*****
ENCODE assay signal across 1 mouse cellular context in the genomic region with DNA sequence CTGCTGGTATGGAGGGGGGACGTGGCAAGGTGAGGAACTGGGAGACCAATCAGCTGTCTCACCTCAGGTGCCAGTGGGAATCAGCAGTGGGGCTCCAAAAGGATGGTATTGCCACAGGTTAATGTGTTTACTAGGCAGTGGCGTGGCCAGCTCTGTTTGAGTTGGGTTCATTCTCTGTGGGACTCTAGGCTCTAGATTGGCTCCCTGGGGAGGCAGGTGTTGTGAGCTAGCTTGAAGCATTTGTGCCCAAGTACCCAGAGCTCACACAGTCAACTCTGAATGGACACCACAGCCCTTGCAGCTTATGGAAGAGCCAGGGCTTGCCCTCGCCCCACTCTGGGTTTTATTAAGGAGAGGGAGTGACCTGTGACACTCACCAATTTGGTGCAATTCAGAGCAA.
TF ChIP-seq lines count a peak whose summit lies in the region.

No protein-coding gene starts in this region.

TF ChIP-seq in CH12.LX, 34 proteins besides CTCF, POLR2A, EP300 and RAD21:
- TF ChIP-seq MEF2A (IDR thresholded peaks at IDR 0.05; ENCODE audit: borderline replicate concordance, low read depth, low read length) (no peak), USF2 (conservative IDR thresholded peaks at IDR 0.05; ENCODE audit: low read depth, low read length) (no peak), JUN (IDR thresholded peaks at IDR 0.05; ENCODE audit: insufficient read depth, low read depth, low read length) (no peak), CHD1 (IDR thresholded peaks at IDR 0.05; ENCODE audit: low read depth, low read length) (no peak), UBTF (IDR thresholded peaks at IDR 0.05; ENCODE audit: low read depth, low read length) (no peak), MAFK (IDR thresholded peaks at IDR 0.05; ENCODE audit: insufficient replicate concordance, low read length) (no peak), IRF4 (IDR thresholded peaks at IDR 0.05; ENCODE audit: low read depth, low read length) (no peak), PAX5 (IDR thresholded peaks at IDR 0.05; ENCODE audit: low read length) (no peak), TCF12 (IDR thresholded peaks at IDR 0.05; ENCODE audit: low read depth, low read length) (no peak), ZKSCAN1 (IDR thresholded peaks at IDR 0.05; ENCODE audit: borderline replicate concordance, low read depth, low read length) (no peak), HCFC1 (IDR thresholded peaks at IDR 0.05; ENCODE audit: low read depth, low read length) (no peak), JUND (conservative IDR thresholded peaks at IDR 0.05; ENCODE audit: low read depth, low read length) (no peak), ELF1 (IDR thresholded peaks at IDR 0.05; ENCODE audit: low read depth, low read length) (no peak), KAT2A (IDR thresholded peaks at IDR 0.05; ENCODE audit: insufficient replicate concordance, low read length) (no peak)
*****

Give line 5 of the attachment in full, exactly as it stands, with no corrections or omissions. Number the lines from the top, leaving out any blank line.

- TF ChIP-seq MEF2A (IDR thresholded peaks at IDR 0.05; ENCODE audit: borderline replicate concordance, low read depth, low read length) (no peak), USF2 (conservative IDR thresholded peaks at IDR 0.05; ENCODE audit: low read depth, low read length) (no peak), JUN (IDR thresholded peaks at IDR 0.05; ENCODE audit: insufficient read depth, low read depth, low read length) (no peak), CHD1 (IDR thresholded peaks at IDR 0.05; ENCODE audit: low read depth, low read length) (no peak), UBTF (IDR thresholded peaks at IDR 0.05; ENCODE audit: low read depth, low read length) (no peak), MAFK (IDR thresholded peaks at IDR 0.05; ENCODE audit: insufficient replicate concordance, low read length) (no peak), IRF4 (IDR thresholded peaks at IDR 0.05; ENCODE audit: low read depth, low read length) (no peak), PAX5 (IDR thresholded peaks at IDR 0.05; ENCODE audit: low read length) (no peak), TCF12 (IDR thresholded peaks at IDR 0.05; ENCODE audit: low read depth, low read length) (no peak), ZKSCAN1 (IDR thresholded peaks at IDR 0.05; ENCODE audit: borderline replicate concordance, low read depth, low read length) (no peak), HCFC1 (IDR thresholded peaks at IDR 0.05; ENCODE audit: low read depth, low read length) (no peak), JUND (conservative IDR thresholded peaks at IDR 0.05; ENCODE audit: low read depth, low read length) (no peak), ELF1 (IDR thresholded peaks at IDR 0.05; ENCODE audit: low read depth, low read length) (no peak), KAT2A (IDR thresholded peaks at IDR 0.05; ENCODE audit: insufficient replicate concordance, low read length) (no peak)